You can’t change your habits—or create new ones—until you know what particular lifestyle choices have landed you in your current situation. Sure, the holiday cookies, candy, and cake didn't help, but there might be more to it than that. The key to a successful food journal is consistency and accuracy. Try tracking your meals for a month. The idea is ultimately to raise consciousness. Having to write down what you eat and when can help you determine which foods to reduce or eliminate in your diet, as well as whether you're eating due to hunger or boredom.

5. Start An Eating Schedule

Plan your meals and snacks ahead of time to take more control of your diet. So if you know that you always get the munchies around 4pm at work, bring a bag of carrots, nuts, or apple slices to the office so you don't raid the vending machine for something that's full of saturated fat, sugar, or salt. Pack your meals and snacks to go in an easy-to-carry pack.

6. Prioritize Protein

Satiety is the key to eating less, and protein helps you feel fuller longer. If you're looking to lose weight, increasing your protein intake is a no brainer. Protein slows down digestion and, when it's paired with carbohydrate-rich foods, it can help ease the absorption of sugar—which may help keep your blood sugar from skyrocketing before a big crash.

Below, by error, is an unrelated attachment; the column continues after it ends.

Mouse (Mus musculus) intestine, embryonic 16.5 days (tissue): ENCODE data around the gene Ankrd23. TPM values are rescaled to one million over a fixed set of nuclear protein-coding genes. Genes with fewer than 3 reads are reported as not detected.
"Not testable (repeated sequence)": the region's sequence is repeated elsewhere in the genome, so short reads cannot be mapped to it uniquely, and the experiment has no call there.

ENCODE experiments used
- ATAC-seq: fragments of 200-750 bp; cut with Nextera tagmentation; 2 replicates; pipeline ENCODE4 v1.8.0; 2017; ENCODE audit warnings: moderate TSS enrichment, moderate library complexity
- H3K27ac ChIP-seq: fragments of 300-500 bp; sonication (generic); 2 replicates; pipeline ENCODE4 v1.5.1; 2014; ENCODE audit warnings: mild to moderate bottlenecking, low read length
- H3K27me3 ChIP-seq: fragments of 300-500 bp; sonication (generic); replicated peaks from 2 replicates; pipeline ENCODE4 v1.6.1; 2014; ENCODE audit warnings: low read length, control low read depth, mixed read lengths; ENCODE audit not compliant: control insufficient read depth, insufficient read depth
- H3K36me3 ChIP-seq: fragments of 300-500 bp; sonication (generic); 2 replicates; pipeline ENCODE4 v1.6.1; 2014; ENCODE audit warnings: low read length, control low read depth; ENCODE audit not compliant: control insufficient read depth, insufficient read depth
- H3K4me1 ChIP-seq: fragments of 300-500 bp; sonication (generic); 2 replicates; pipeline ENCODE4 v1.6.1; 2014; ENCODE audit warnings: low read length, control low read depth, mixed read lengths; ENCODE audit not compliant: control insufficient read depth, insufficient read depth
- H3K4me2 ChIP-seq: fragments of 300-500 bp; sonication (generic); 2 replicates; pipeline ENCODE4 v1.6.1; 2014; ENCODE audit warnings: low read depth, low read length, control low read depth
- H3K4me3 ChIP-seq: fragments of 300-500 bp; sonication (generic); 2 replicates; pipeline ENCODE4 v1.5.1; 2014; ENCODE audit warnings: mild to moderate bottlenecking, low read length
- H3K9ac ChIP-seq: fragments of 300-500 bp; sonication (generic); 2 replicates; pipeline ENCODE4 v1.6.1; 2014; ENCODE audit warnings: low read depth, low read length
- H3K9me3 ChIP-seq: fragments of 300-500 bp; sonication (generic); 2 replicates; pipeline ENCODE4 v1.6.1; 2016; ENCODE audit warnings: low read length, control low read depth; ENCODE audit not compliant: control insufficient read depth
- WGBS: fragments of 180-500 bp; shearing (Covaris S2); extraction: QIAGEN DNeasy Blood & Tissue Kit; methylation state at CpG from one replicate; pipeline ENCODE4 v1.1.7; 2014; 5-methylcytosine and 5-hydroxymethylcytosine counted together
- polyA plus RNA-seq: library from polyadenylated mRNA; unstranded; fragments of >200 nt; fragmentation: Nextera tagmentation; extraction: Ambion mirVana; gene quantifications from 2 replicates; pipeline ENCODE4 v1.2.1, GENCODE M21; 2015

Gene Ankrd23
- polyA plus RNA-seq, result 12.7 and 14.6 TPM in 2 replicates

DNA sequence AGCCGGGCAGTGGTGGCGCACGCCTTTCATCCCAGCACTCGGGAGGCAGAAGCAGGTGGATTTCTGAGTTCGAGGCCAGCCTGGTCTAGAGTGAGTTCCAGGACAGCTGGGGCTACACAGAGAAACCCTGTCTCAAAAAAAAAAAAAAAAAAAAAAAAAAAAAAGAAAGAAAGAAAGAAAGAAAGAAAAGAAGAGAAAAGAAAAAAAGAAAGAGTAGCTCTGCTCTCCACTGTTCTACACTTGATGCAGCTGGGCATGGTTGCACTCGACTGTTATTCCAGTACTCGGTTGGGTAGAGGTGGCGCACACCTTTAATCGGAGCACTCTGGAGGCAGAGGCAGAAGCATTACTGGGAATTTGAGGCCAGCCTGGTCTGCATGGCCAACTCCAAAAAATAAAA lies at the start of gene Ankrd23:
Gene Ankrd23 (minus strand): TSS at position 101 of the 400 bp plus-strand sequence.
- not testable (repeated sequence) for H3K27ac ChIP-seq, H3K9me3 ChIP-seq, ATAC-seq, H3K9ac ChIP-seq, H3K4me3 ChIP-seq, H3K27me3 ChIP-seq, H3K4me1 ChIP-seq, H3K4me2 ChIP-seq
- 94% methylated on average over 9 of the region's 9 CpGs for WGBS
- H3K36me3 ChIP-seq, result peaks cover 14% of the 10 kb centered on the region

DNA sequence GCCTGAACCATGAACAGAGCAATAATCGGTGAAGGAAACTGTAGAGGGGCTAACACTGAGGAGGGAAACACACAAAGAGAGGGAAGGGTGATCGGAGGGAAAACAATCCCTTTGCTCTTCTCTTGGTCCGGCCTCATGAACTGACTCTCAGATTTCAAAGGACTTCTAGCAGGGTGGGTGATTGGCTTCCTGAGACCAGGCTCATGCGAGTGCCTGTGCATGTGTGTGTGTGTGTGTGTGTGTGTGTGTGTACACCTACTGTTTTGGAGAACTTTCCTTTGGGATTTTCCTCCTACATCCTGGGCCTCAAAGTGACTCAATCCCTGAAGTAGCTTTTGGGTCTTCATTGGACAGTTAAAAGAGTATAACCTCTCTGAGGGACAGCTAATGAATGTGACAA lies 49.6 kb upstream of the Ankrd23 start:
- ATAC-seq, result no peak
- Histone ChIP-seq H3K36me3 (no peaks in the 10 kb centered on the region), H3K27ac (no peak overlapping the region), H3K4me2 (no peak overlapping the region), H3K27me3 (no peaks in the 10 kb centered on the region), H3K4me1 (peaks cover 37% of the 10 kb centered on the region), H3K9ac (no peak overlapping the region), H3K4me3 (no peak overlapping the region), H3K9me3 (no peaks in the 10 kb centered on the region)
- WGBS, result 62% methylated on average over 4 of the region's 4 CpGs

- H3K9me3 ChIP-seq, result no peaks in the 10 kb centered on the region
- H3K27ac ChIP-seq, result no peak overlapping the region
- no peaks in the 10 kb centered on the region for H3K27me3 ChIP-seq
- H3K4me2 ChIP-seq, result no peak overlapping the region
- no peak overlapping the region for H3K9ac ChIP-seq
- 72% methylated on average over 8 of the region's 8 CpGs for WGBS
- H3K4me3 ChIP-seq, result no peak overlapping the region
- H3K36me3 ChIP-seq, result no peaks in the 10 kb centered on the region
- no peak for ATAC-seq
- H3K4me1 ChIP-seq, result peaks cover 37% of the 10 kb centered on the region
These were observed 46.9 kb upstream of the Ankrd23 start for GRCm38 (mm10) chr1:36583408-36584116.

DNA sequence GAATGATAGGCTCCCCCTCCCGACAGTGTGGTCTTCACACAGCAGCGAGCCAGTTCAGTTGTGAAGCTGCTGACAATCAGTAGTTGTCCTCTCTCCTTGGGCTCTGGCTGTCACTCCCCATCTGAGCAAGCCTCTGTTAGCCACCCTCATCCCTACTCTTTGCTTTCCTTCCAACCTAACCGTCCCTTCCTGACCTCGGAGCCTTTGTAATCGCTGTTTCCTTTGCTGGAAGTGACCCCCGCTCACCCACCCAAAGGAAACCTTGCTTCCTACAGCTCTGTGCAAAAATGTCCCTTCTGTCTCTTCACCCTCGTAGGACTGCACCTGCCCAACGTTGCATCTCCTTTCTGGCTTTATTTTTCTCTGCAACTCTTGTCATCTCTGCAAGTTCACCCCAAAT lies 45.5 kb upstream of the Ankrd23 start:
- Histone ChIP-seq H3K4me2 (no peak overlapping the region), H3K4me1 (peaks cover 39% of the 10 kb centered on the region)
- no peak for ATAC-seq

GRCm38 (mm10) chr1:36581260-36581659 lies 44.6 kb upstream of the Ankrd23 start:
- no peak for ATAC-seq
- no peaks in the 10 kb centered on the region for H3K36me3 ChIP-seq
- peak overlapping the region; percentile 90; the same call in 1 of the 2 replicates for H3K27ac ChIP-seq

Since cutting back on the influx of holiday calories might be on your to-do list, protein is even more important. In order to prime your body for losing fat and keeping muscle, it's important to maintain—or even increase—the amount of protein you consume. A good rule of thumb? As a general guideline, the U.S. Department of Agriculture recommends that all men and women over the age of 19 should get at least 0.8 grams of protein per kilogram of body weight per day (or 0.37 grams per pound).

7. Add More Activity To Your Day

Get used to adding more activity to your day and you’ll seamlessly start to adopt a healthier lifestyle. Small things—like taking the stairs instead of the elevator, parking further away from your destination and walking, or doing sit-ups while watching TV—can add up. If you've been in active for a while, taking up walking is a great way to get started. Throw a travel towel in your car, briefcase, or purse so you can dry up any sweat while you're on the go.

8. Reward Yourself

Nothing cures the winter blues like dreaming of a beach vacation. To help yourself stay on course, plan some kind of small getaway as a reward. For instance, if your goal is to lose 30 pounds this year, head to a resort with a spouse or friend for a long weekend once you're halfway to your goal. After all, it's a milestone and you are worth celebrating.

What are some tips that help you stay healthy? Share your thoughts in the comments, below.

Related Links (from Eagle Creek blog):

Your Guide to Indoor Fitness

Exercise Anywhere: Portable Workouts For Travelers

Fitness on the Go: How to Get the Best Hotel Gym Workout

by Stephanie Smith

My name is Stephanie. I'm a Boise-based journalist, freelance writer, and fitness fanatic. I've written for publications including MensHealth.comMen’s Health magazine, MensFitness.com, and Bodybuilding.com, where I am currently the associate content editor. More of my writing can be seen at pennedbysteph.com.